In this joint lecture, Shane Denson (Stanford University) and Kathleen Loock (FU Berlin) will talk about videographic criticism as a new digital research practice, screen and discuss selected video essays, and examine the place of videographic work in film and media studies, in the digital humanities, and in academia more broadly.
Shane Denson is Assistant Professor of Film and Media Studies in the Department of Art & Art History at Stanford University. His research and teaching interests span a variety of media and historical periods, including phenomenological and media-philosophical approaches to film, digital media, comics, games, and serialized popular forms. He is the author of Postnaturalism: Frankenstein, Film, and the Anthropotechnical Interface (Transcript-Verlag/Columbia University Press, 2014) and co-editor of several collections: Transnational Perspectives on Graphic Narratives (Bloomsbury, 2013), Digital Seriality (special issue of Eludamos: Journal for Computer Game Culture, 2014), and the open-access book Post-Cinema: Theorizing 21st-Century Film (REFRAME Books, 2016).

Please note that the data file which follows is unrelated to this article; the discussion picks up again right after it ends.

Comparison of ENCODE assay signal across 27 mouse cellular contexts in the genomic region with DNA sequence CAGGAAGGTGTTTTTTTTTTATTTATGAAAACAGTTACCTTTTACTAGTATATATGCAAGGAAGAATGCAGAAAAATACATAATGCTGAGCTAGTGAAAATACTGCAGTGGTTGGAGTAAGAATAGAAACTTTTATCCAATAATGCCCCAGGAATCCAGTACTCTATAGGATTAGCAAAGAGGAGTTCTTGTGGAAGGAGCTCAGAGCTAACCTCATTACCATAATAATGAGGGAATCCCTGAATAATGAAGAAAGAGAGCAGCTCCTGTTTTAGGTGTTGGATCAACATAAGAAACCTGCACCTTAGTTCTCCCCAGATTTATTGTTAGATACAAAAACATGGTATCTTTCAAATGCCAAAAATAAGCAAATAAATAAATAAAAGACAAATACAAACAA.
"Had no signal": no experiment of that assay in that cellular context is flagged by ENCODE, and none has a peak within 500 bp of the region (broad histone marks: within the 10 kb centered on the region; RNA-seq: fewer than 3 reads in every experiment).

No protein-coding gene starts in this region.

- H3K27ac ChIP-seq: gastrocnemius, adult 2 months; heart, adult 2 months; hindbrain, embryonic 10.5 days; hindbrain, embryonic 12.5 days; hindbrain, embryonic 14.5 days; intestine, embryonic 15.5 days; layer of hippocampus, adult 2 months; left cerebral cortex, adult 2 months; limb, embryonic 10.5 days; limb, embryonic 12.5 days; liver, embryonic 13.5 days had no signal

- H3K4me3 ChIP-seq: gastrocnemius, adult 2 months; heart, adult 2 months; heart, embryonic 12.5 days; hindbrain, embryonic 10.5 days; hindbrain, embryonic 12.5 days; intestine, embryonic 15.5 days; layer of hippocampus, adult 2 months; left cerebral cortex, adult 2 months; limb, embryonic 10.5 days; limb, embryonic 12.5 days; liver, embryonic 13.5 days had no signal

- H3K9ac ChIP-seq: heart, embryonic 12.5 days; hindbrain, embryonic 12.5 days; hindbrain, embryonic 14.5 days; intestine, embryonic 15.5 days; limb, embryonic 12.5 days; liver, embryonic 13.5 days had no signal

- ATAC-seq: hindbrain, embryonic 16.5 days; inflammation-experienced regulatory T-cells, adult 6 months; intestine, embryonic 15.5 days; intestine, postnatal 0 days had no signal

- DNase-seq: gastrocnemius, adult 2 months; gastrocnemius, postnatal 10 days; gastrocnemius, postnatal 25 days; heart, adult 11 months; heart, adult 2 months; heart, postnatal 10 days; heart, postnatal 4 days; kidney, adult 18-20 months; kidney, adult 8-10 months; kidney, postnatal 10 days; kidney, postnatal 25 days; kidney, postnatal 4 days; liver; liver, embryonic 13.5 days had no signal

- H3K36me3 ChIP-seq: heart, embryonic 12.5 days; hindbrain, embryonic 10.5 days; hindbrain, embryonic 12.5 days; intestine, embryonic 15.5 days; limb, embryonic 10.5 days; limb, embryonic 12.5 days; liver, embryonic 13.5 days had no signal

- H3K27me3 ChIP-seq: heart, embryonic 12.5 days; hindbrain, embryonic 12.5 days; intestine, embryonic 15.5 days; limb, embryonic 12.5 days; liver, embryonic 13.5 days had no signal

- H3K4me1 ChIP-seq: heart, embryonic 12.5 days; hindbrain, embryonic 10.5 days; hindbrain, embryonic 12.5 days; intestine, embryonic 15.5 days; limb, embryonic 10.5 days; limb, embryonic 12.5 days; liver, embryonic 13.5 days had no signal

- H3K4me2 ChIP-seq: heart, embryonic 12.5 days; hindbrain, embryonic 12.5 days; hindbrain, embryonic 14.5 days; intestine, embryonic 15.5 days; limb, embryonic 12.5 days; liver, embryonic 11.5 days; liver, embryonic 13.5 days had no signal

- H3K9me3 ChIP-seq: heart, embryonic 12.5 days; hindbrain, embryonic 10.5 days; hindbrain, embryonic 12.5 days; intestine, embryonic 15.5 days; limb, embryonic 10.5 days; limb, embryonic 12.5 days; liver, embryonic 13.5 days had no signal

Kathleen Loock is a postdoctoral researcher at the John F. Kennedy Institute for North American Studies, Freie Universität Berlin. Her research focuses on Hollywood’s remaking practice, seriality, and the role memory and cultural repetition perform on the level of identity formation and imagined collectivization in changing historical, social, and political contexts. She is author of Kolumbus in den USA (Transcript-Verlag, 2014), co-editor of the collection Film Remakes, Adaptations, and Fan Productions: Remake/Remodel (with Constantine Verevis, Palgrave Macmillan, 2012), and has edited the following special issues: Serial Narratives (LWU: Literatur in Wissenschaft und Unterricht, 2014), Exploring Film Seriality (Film Studies, with Frank Krutnik, 2017), and American TV Series Revivals (Television & New Media, 2018).
20.12.2018 | 14:00 c.t. - 16:00